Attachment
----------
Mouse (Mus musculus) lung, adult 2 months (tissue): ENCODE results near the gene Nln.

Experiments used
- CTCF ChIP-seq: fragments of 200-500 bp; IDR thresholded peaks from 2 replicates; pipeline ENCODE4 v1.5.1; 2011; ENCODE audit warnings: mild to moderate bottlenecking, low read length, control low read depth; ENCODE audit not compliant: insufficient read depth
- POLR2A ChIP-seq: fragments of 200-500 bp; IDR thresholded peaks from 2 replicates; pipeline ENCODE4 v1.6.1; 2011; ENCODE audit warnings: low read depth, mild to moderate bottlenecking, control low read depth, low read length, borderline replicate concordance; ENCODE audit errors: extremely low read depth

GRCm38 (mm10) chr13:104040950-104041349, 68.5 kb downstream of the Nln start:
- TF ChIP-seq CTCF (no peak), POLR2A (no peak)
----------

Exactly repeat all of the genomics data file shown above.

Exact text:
Mouse (Mus musculus) lung, adult 2 months (tissue): ENCODE results near the gene Nln.

Experiments used
- CTCF ChIP-seq: fragments of 200-500 bp; IDR thresholded peaks from 2 replicates; pipeline ENCODE4 v1.5.1; 2011; ENCODE audit warnings: mild to moderate bottlenecking, low read length, control low read depth; ENCODE audit not compliant: insufficient read depth
- POLR2A ChIP-seq: fragments of 200-500 bp; IDR thresholded peaks from 2 replicates; pipeline ENCODE4 v1.6.1; 2011; ENCODE audit warnings: low read depth, mild to moderate bottlenecking, control low read depth, low read length, borderline replicate concordance; ENCODE audit errors: extremely low read depth

GRCm38 (mm10) chr13:104040950-104041349, 68.5 kb downstream of the Nln start:
- TF ChIP-seq CTCF (no peak), POLR2A (no peak)